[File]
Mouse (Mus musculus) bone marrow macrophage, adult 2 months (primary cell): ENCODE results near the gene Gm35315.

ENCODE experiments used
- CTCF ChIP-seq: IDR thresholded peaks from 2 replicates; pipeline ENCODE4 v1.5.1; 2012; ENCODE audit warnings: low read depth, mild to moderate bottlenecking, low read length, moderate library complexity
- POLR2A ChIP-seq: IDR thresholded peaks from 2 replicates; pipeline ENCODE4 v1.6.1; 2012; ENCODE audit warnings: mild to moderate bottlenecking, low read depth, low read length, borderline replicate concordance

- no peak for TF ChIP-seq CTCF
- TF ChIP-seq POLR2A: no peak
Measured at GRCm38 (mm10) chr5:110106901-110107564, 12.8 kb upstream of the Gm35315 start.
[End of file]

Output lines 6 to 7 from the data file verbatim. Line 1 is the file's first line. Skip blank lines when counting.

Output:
- TF ChIP-seq POLR2A: no peak
Measured at GRCm38 (mm10) chr5:110106901-110107564, 12.8 kb upstream of the Gm35315 start.